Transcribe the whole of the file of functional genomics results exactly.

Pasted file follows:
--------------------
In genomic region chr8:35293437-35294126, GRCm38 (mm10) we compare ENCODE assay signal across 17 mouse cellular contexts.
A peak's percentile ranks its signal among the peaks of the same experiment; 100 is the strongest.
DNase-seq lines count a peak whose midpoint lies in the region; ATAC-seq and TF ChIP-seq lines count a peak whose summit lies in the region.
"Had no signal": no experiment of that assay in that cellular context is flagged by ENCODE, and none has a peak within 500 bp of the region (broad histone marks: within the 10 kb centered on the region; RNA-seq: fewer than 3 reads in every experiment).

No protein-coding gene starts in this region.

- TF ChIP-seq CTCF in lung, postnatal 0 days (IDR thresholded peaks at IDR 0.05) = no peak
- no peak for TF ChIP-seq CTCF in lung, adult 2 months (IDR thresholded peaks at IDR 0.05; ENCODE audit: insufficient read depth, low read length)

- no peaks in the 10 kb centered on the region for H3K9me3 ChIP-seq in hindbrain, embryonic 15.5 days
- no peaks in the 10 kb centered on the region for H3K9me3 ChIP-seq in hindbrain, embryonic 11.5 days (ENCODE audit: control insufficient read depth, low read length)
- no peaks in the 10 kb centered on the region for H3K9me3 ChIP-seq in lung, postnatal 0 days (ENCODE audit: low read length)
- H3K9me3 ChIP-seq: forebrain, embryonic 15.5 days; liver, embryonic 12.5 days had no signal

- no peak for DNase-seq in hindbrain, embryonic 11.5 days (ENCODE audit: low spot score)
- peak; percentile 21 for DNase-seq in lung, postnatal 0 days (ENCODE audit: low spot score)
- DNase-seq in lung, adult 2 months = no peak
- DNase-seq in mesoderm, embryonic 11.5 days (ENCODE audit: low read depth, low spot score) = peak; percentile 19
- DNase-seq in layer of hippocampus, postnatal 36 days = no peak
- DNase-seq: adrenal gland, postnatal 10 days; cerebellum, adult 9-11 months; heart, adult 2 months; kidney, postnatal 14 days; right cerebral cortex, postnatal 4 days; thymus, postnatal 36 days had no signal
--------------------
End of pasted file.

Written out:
In genomic region chr8:35293437-35294126, GRCm38 (mm10) we compare ENCODE assay signal across 17 mouse cellular contexts.
A peak's percentile ranks its signal among the peaks of the same experiment; 100 is the strongest.
DNase-seq lines count a peak whose midpoint lies in the region; ATAC-seq and TF ChIP-seq lines count a peak whose summit lies in the region.
"Had no signal": no experiment of that assay in that cellular context is flagged by ENCODE, and none has a peak within 500 bp of the region (broad histone marks: within the 10 kb centered on the region; RNA-seq: fewer than 3 reads in every experiment).

No protein-coding gene starts in this region.

- TF ChIP-seq CTCF in lung, postnatal 0 days (IDR thresholded peaks at IDR 0.05) = no peak
- no peak for TF ChIP-seq CTCF in lung, adult 2 months (IDR thresholded peaks at IDR 0.05; ENCODE audit: insufficient read depth, low read length)

- no peaks in the 10 kb centered on the region for H3K9me3 ChIP-seq in hindbrain, embryonic 15.5 days
- no peaks in the 10 kb centered on the region for H3K9me3 ChIP-seq in hindbrain, embryonic 11.5 days (ENCODE audit: control insufficient read depth, low read length)
- no peaks in the 10 kb centered on the region for H3K9me3 ChIP-seq in lung, postnatal 0 days (ENCODE audit: low read length)
- H3K9me3 ChIP-seq: forebrain, embryonic 15.5 days; liver, embryonic 12.5 days had no signal

- no peak for DNase-seq in hindbrain, embryonic 11.5 days (ENCODE audit: low spot score)
- peak; percentile 21 for DNase-seq in lung, postnatal 0 days (ENCODE audit: low spot score)
- DNase-seq in lung, adult 2 months = no peak
- DNase-seq in mesoderm, embryonic 11.5 days (ENCODE audit: low read depth, low spot score) = peak; percentile 19
- DNase-seq in layer of hippocampus, postnatal 36 days = no peak
- DNase-seq: adrenal gland, postnatal 10 days; cerebellum, adult 9-11 months; heart, adult 2 months; kidney, postnatal 14 days; right cerebral cortex, postnatal 4 days; thymus, postnatal 36 days had no signal